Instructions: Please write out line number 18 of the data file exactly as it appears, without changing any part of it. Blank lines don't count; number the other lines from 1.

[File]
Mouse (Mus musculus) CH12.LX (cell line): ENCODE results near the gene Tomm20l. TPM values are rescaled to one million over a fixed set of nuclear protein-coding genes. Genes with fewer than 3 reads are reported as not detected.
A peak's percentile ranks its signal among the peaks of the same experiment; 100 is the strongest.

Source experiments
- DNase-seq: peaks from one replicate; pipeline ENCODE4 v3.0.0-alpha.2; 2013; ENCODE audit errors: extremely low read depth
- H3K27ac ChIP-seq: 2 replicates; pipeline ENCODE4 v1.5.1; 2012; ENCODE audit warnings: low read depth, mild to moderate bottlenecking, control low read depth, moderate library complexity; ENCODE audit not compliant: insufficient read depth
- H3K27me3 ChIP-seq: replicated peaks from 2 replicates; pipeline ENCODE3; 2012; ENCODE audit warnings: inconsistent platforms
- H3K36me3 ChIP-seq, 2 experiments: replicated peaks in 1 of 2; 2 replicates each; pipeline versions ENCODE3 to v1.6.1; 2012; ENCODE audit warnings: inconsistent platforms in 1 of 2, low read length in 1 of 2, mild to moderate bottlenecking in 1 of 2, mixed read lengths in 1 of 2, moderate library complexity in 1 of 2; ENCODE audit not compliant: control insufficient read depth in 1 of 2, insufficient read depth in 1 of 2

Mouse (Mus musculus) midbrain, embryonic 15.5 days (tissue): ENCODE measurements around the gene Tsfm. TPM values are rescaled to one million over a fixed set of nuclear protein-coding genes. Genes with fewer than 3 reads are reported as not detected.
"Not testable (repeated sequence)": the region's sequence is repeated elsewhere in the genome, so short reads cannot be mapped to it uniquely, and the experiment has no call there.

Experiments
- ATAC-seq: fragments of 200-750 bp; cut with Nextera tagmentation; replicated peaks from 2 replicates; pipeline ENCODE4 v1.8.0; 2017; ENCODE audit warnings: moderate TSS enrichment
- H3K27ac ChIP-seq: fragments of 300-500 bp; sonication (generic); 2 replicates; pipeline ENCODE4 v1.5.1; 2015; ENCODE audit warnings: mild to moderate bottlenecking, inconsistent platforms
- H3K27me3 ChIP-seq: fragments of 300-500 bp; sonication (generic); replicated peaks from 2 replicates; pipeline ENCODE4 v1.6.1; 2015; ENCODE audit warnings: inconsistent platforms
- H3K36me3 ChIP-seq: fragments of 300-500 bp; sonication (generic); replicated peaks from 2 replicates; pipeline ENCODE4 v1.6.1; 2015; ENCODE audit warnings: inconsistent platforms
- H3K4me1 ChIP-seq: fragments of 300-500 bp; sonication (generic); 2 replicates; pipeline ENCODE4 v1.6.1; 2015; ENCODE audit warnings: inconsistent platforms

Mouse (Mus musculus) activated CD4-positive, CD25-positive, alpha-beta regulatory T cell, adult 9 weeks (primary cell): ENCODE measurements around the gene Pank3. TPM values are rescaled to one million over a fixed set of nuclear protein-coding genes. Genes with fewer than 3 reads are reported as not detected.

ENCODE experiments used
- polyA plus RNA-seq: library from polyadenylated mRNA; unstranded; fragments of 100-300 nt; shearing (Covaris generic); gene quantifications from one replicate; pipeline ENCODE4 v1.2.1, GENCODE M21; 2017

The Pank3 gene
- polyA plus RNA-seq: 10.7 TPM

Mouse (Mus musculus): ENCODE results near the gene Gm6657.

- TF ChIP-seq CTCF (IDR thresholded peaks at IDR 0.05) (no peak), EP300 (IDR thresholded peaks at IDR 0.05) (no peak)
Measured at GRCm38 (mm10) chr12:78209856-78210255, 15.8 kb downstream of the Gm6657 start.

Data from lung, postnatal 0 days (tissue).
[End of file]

- polyA plus RNA-seq: library from polyadenylated mRNA; unstranded; fragments of 100-300 nt; shearing (Covaris generic); gene quantifications from one replicate; pipeline ENCODE4 v1.2.1, GENCODE M21; 2017